Breath Test May Detect Marijuana Use

Deborah Brauser

December 04, 2013

A new breath test may help in screening drivers or even employees for recent marijuana use, preliminary research suggests.

A small pilot study of 25 adult long-term or occasional smokers used a new test that detects the presence of delta-9-tetrahydrocannabinol (THC), the main psychoactive chemical in marijuana, in the breath of those who used the substance within 30 minutes to 2.5 hours prior.

"The whole issue of drugged driving is key right now," senior author Marilyn A. Huestis, PhD, chief of chemistry and drug metabolism at the Intramural Research Program at the National Institute on Drug Abuse (NIDA) and adjunct professor at the University of Maryland in Baltimore, told Medscape Medical News.

"In fact, the Office of National Control Policy has made the reduction of drugged driving 1 of their top 3 initiatives for the last several years. It's a really big health and safety problem," she said.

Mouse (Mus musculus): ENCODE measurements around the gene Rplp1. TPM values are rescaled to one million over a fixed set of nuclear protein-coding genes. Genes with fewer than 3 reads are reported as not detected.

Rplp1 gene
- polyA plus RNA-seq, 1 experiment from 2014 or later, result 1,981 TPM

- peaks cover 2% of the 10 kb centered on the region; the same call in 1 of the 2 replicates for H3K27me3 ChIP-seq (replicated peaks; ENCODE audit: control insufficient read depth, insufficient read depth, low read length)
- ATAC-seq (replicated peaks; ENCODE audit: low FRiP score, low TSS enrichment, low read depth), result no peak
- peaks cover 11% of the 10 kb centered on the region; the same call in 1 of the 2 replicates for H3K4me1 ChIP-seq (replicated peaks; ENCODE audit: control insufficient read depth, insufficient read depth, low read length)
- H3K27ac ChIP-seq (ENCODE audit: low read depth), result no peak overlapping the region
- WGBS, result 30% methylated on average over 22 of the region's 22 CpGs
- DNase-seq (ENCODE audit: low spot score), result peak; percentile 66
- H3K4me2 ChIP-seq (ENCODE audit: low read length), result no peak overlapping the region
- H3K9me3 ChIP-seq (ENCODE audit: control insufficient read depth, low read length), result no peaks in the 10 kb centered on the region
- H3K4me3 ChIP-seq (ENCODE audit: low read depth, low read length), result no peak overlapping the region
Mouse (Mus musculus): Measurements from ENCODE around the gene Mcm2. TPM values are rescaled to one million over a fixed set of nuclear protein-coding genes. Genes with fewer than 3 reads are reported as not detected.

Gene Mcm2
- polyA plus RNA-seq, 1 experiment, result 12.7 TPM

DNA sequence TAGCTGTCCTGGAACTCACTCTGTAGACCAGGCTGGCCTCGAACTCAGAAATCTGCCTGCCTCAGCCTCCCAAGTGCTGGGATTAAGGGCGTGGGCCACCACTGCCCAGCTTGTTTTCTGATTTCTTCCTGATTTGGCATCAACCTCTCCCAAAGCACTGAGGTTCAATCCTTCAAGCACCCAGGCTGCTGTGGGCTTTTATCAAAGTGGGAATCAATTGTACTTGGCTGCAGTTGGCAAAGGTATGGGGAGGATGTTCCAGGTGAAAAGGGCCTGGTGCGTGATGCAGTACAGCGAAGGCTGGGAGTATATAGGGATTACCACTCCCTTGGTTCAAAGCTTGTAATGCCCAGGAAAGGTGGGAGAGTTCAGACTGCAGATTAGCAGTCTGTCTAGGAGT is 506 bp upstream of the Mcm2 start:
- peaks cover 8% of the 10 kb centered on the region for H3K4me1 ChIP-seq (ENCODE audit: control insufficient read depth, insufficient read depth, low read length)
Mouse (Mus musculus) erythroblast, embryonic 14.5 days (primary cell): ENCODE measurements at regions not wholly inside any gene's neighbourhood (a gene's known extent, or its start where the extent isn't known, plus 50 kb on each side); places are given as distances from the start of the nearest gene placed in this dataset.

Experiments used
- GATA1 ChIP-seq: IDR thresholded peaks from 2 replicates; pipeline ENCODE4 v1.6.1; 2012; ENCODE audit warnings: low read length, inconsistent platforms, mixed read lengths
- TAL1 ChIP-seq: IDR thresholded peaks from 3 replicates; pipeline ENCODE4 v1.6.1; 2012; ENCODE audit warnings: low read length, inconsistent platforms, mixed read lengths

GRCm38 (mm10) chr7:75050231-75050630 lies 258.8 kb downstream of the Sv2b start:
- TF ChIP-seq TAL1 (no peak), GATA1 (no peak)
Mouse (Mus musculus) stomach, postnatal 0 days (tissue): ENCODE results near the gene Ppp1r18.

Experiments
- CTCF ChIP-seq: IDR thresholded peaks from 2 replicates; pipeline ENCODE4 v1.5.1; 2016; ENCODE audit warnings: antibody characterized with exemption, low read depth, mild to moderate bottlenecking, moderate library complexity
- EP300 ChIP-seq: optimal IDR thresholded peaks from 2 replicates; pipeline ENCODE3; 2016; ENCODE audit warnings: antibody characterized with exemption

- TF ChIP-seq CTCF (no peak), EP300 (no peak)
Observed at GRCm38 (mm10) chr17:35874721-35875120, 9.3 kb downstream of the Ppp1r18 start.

However, she noted that when it comes to the study's findings, more work needs to be done.

"This is very interesting and exciting, but we have a lot of science to develop before this type of test can end up by the roadside. We need to find out about how drugs get into breath, how long they're in there, and then we have to develop the methods that could then be used in the field," said Dr. Huestis.

"It's a ways off, but it's a big step forward," she added.

The study was published online in Clinical Chemistry.

More Teens Driving High

A recent study published in the American Journal of Public Health and reported by Medscape Medical News showed that more teens are now driving while high, and another study showed that drivers who consumed cannabis within 3 hours of driving were twice as likely to cause a serious road accident as those who did not use the substance.

However, in an editorial that accompanied the latter study, Wayne Hall, PhD, from the University of Queensland in Australia, noted that public health education about these dangers are probably not enough to deter cannabis users from driving.